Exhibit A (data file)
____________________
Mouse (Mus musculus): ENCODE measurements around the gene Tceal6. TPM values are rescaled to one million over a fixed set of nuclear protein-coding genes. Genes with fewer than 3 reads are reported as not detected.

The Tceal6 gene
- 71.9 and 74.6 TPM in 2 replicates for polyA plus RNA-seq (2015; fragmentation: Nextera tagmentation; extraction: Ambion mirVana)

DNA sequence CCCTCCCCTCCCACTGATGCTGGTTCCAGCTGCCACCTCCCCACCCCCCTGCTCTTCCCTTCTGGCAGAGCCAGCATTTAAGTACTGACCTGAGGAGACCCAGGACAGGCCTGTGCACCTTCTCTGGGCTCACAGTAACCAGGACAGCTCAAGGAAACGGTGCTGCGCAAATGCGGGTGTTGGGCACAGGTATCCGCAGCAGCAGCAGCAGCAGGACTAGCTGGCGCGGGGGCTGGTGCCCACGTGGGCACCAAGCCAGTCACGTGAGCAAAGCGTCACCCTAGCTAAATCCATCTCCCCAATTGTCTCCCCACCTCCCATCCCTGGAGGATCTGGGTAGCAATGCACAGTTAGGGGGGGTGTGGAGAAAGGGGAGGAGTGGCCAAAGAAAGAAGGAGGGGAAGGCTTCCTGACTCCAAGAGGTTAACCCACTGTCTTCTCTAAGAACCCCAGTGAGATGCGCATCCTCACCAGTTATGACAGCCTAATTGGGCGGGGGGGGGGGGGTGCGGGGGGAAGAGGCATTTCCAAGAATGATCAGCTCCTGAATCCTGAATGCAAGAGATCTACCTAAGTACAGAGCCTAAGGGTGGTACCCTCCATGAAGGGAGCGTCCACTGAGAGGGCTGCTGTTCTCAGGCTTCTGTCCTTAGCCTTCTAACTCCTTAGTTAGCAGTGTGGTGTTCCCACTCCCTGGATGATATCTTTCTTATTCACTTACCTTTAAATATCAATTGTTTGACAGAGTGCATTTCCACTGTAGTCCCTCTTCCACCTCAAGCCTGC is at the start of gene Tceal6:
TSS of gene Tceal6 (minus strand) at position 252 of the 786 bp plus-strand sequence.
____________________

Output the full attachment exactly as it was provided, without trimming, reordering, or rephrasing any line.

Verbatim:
Mouse (Mus musculus): ENCODE measurements around the gene Tceal6. TPM values are rescaled to one million over a fixed set of nuclear protein-coding genes. Genes with fewer than 3 reads are reported as not detected.

The Tceal6 gene
- 71.9 and 74.6 TPM in 2 replicates for polyA plus RNA-seq (2015; fragmentation: Nextera tagmentation; extraction: Ambion mirVana)

DNA sequence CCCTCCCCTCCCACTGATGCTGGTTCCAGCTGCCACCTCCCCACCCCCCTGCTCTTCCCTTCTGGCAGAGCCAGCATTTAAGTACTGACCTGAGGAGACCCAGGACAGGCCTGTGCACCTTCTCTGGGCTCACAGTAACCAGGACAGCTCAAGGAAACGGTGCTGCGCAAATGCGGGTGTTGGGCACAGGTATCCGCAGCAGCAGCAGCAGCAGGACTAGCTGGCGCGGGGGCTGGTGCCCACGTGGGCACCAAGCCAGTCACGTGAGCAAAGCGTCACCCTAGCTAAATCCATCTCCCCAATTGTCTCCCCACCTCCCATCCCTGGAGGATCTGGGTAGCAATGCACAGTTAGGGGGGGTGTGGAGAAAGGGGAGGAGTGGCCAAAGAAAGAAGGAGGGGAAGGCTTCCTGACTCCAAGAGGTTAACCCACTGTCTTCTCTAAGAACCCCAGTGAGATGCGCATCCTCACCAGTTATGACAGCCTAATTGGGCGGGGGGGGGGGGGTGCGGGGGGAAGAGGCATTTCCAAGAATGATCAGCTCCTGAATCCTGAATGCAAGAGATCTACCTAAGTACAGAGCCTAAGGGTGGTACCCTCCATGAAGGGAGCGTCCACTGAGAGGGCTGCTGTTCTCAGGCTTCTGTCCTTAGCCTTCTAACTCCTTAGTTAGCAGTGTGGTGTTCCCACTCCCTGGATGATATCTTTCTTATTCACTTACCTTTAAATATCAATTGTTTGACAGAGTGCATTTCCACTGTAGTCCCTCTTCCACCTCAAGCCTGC is at the start of gene Tceal6:
TSS of gene Tceal6 (minus strand) at position 252 of the 786 bp plus-strand sequence.